It’s now looking like all the larger fall races are cancelled. The glimmer of hope that continued training would apply to these races is fast fading. There are some smaller local races still on the docket, but looking at the conditions under which they are being run makes it seem more like a time trial: start times are staggered; you are not expected to show until your start time and then exit immediately upon finishing; no water stops or course support. Not much different from getting a small group together for a time trial. At the same time, kudos to these race organizers for taking a stab at bringing things back. Our choice is whether to participate.
How much different is this than playing MLB games in empty stadiums? Time will tell if the safety precautions were sufficient. There has been a lot of chatter about the pros and cons of trying to have a season. One could take either side and make a strong argument. If we consider the fans, of which I am one, it is healthy to have the season get underway. Maybe it’s vicarious experience, but I’ll take some of that. From the players’ perspectives, they have options. One, they can opt out at any time during the shortened season if they are uncomfortable with anything. Two, these are athletes who have devoted their life to a game they love. Yes, most are very well compensated, arguably too much. But looking at the first four days of games, these guys are hungry for competition. Us recreational runners know that hunger too, albeit in a different sport and at a vastly different level.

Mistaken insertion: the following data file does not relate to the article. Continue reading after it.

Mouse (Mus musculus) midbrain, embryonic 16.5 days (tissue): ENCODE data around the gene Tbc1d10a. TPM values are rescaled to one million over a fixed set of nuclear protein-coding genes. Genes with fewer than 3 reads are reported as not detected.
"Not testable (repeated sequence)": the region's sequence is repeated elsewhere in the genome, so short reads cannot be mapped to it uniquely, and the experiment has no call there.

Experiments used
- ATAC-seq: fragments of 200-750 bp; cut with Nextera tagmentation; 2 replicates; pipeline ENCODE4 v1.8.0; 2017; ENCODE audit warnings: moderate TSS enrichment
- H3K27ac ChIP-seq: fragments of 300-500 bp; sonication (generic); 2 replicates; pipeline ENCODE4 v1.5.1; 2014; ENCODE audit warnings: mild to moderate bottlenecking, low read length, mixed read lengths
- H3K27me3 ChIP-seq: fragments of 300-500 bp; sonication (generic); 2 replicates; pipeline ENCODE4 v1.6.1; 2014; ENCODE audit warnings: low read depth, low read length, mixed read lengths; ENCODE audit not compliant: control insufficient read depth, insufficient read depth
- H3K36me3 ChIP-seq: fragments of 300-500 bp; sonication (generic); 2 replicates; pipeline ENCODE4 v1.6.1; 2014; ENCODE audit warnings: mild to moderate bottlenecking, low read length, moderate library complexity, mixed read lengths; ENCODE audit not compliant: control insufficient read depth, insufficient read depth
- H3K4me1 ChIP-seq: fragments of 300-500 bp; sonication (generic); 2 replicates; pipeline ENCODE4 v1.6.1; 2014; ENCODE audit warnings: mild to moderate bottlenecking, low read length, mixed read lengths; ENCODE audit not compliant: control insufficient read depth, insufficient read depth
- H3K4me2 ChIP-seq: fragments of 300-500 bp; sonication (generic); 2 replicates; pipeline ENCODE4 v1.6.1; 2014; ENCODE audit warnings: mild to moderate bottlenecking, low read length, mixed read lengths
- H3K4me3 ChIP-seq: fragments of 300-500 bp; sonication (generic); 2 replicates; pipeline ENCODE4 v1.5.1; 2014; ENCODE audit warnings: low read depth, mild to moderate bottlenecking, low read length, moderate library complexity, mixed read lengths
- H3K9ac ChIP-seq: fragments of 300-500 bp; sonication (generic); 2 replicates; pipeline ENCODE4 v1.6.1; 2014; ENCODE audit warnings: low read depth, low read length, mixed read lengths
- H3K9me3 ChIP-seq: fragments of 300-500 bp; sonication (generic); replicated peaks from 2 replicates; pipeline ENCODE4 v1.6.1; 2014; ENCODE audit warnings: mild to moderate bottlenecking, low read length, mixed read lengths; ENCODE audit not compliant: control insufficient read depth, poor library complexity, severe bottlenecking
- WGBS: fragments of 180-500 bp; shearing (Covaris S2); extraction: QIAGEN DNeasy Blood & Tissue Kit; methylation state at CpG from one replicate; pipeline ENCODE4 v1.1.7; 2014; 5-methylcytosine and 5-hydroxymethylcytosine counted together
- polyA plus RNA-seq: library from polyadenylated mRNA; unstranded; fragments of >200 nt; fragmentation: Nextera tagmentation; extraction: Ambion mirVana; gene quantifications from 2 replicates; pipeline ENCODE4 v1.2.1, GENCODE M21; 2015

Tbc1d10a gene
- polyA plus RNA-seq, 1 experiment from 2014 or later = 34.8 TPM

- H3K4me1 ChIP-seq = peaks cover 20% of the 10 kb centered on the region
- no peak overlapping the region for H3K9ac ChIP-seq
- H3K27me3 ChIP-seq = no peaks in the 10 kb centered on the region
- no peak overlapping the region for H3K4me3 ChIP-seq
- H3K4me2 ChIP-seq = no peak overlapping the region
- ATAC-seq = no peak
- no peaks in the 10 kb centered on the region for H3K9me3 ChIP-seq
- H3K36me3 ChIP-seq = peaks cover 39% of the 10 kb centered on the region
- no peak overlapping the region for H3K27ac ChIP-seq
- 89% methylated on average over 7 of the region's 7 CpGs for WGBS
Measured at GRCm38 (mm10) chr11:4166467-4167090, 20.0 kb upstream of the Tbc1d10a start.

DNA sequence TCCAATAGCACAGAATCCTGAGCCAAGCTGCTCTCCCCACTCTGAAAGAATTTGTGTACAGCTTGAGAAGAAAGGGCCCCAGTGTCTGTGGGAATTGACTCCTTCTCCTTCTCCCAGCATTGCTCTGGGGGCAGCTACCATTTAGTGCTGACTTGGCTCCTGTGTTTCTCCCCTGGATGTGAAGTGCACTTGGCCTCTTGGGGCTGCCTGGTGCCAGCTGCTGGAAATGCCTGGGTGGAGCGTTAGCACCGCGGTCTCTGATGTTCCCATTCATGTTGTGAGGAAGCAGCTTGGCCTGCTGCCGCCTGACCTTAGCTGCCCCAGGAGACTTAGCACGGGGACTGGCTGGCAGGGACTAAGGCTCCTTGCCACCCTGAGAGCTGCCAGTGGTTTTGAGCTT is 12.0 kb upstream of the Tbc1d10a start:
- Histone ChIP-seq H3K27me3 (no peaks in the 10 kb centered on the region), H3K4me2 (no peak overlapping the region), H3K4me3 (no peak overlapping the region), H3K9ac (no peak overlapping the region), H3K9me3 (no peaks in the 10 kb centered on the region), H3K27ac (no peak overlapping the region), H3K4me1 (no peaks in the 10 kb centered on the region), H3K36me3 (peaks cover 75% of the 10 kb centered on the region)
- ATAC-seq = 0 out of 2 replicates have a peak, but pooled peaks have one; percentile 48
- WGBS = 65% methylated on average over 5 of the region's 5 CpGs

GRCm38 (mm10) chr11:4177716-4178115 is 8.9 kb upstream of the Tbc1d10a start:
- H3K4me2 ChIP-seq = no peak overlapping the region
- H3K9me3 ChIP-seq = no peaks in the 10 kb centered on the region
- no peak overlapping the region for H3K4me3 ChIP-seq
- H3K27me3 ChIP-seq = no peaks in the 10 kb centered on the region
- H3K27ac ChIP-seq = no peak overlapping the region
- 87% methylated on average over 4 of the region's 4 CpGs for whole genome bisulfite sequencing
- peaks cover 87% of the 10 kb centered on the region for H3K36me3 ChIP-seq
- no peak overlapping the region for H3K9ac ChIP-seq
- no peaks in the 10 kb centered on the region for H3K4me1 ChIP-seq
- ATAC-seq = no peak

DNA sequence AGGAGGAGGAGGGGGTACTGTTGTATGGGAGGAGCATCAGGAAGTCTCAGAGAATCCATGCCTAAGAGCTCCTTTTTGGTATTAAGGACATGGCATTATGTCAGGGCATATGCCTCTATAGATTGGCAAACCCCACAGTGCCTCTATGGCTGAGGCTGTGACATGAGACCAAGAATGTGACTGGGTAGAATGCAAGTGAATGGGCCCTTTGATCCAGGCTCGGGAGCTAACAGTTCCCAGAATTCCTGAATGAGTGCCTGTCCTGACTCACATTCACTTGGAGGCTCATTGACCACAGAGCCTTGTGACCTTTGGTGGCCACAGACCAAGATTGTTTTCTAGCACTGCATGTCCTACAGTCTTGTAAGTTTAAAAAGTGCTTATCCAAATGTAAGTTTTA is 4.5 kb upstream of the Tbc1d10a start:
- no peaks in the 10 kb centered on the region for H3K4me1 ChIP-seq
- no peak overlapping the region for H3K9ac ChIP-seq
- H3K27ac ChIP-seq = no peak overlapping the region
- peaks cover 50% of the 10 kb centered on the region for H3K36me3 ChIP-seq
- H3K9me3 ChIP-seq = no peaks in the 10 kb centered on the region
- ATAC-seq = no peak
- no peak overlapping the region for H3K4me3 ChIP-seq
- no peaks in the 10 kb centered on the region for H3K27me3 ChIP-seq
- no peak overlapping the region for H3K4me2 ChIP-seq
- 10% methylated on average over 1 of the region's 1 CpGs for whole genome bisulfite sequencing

A lot will be seen in the coming months. We really don’t know how long it will be before things truly open up again. Even with a vaccine there is a matter of production and distribution and the near certainty that it will not be universally effective. It may be quite a while before we feel safe to shake hands and do the many social things we’ve become accustomed to. Some days this unknown is downright depressing. In Vermont, we have it much better than most: a beautiful setting to enjoy with numerous outdoor activities and the lowest incidence of Covid-19 in the nation. Yet we naturally feel constrained at times, too. And concerned how the school year will start, now just a month away.
It feels a bit like riding a roller coaster; up, down, and jerked around. But jumping from the car makes no sense either. I really don’t like roller coasters — I’m somewhat terrified of heights and the rush from quick drops leaves me nauseous.
What I like most is the last little turn back to the start — the relief the ride is over! With a bit of satisfaction that I summoned the courage to get on in the first place. With Covid, we had no choice. Our choice is whether to focus on making the best of it, to look at the bright side, learn new things, get to know those around us better than we ever expected to. Presumably, for most of us, this will all get better — with a return to near-normalcy. And when the coaster comes into the home chute, we will be able to breathe a huge sigh of relief and feel some level of satisfaction that we stayed with it, kept our hopes up, and helped those around us get through the worst of it.